MSNBC fired off the first volley tonight in tomorrow’s Shuttle re-launch coverage wars with their (postponed from Sunday due to the Hurricane) special titled “Return To Flight”. And judging by the show, MSNBC (and by extentsion NBC) threw down the gauntlet at CNN, and to a much lesser extent FOX News, to match it.
Hosted by Chris Jansing and benefitting from a last second accident similar in style to what caused Columbia to disintegrate on re-entry two years ago and which threatened to postpone tomorrow’s launch until a survey revealed the damage was repairable, the show was sharp and very informative; going into painstaking detail of what NASA did to address previous problems and what the mission of Discovery will be. The shuttle will be primarily testing a wide array of new methods to diagnose and analyze the shuttle in the case of damage. Tonight’s broadcast included new 3D animations of the various maneuvers the shuttle will perform while in space. These will undoubtedly get heavy rotation in the days to come. NBC and MSNBC clearly think they have the edge on this story with a team of space journalism veterans led by Jay Barbree and Robert Hager, who came out of retirement for this story. They’ve also brought in meterologist Sean McLaughlin who will be providing half hour weather updates throughout tomorrow from the Cape with specialized equipment that graphically illustrates the “No Launch Zone” where any cloud cover within a certain radius will stop the launch from happening. NBC is going to be relatively light on the coverage tomorrow so most of the resources will be aimed squarely at MSNBC.
MSNBC’s primary competition on this story will be coming from CNN. CNN will have Miles O’Brien anchoring the coverage. O’Brien was this close to being named the first journalist in space when the Discovery disaster permanently derailed those plans. CNN will have its own array of experts to provide color to the mission. CNN’s special Return To Flight web page is impressive. It’s chock full of stats and information including a breakdown of the shuttle misson by day, a bio page for each crew member, and a countdown clock and a lot of free video links. MSNBC.com has its own dedicated shuttle page with many of the same things as CNN’s but the layout isn’t as compelling in ICN’s opinion. It will be interesting viewing to see which of the two networks will be more authoritative and whether MSNBC will be able to maintain the high level of coverage it started tonight once the shuttle gets off the ground.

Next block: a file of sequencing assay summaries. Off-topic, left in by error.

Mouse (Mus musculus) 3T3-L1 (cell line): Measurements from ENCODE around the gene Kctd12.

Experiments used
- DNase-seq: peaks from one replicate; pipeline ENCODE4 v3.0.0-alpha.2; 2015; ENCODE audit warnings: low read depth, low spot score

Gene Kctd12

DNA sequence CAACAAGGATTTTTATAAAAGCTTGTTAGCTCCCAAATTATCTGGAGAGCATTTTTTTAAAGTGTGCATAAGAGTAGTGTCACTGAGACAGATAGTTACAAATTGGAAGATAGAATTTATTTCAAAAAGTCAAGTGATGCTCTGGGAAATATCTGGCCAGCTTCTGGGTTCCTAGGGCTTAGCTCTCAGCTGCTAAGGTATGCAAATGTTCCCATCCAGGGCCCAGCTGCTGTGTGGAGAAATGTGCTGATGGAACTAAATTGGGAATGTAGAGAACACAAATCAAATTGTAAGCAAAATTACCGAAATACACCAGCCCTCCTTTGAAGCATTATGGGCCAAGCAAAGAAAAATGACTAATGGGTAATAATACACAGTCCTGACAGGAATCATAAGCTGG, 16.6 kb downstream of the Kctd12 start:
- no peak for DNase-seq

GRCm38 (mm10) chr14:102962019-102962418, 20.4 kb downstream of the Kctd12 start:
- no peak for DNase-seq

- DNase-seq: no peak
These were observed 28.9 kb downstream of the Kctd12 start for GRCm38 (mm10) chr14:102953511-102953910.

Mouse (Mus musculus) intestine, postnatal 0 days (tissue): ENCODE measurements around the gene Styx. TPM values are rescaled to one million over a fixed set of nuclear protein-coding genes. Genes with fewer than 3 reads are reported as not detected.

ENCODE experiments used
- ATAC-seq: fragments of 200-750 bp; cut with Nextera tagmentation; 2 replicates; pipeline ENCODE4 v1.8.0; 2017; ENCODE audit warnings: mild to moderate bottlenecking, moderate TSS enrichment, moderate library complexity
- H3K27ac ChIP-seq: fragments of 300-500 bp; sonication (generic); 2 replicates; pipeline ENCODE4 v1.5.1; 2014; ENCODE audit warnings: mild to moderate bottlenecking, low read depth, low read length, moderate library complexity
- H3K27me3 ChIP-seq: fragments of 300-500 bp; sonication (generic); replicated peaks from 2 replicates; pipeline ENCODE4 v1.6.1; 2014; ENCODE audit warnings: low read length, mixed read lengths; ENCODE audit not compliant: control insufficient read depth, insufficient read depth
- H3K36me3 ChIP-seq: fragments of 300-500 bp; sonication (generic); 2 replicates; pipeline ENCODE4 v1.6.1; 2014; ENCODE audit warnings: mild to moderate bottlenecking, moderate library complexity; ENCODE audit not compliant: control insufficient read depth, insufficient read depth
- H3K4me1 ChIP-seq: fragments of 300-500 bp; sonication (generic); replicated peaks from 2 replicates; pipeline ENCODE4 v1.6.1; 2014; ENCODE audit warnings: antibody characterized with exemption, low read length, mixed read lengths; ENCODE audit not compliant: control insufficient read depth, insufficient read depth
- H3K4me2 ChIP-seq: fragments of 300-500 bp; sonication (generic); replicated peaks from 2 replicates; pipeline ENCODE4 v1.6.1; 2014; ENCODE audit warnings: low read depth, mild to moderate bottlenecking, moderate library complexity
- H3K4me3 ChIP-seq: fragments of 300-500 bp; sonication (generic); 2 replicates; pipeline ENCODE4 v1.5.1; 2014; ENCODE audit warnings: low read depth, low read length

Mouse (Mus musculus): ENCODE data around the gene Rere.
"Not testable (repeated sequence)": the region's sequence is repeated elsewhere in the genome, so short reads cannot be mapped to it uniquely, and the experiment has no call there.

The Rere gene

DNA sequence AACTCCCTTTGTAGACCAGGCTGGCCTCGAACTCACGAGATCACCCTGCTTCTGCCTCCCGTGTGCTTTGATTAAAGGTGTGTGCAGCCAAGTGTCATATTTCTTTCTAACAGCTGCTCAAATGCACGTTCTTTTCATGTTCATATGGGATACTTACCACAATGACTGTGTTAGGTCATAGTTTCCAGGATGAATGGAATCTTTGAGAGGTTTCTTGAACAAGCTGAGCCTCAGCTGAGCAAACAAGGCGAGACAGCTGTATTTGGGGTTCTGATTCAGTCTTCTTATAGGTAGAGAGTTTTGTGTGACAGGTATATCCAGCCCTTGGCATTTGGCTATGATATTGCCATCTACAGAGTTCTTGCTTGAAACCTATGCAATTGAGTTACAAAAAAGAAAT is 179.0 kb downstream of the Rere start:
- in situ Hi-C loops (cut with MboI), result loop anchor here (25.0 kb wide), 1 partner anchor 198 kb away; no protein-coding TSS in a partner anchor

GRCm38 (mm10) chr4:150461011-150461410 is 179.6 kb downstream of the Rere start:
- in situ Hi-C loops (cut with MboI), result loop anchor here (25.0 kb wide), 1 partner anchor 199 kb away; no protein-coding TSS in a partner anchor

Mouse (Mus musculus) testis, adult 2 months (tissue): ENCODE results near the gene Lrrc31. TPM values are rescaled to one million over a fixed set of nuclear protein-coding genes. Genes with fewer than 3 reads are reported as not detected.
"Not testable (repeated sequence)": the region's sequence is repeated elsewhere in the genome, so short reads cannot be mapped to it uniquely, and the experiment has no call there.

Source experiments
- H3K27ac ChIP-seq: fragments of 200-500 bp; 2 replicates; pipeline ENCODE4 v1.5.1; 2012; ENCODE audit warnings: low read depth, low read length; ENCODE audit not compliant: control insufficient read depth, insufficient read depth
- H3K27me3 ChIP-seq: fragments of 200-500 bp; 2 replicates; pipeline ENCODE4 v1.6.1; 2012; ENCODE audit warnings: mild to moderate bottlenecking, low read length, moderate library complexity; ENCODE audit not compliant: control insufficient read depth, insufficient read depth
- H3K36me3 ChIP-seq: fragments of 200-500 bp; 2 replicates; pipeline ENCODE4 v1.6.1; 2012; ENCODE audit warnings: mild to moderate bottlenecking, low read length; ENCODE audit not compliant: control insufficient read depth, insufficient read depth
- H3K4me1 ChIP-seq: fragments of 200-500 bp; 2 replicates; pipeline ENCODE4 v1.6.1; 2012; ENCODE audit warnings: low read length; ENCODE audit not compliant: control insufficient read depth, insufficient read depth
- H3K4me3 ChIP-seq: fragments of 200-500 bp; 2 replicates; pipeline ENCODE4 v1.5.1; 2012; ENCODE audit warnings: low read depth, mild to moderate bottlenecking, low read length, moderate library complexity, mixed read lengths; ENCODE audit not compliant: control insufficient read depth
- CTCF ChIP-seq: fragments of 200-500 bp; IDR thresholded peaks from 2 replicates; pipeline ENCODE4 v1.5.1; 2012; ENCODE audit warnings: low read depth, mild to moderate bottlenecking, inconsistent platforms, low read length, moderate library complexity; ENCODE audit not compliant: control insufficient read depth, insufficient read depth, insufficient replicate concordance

For FOX the challenge is to prove that it can offer the same level of detail that their rivals can easily muster with their deep benches and strong technical background. This isn’t exactly FOX’s strong suit. It would be safe to say that FOX’s natural strong suit is issues of the Heartland, politics, and The War on Terror and not pure science stories. FOX doesn’t have a dedicated science team of journalists like CNN and MSNBC have at their disposal. But that may not be as big an issue as one might think in the end if the launch progresses smoothly and doesn’t get bogged down in technical problems where having a large group of veteran space analysts would become a plus. The one big advantage FOX has going for it is it has won the Perception War and ICN expects more viewers will tune in to FOX first because the conventional wisdom has become that FOX is where the news is as evidenced by their consistent ratings dominence over the past few years. The question that is not yet resolved is whether FOX’s apparent weakness in the science background will cause viewers to switch over to the competition. But FOX will be sure to give it its best shot and an attempt to provide a compelling broadcast.
UPDATE: In the battle of the scale models, the early winner is CNN. The scale model that was used tonight on MSNBC (and is pictured above) is about 8 inches long. During Anderson Cooper 360, Miles O’Brien was holding a large scale model ICN estimates to be 18″ long. Will MSNBC or FOX be able to counter tomorrow?!?!?
Yes, ICN’s tongue is planted in its cheek…
UPDATE 2: This is a shot of O’Briens scale model which comes from WHAC…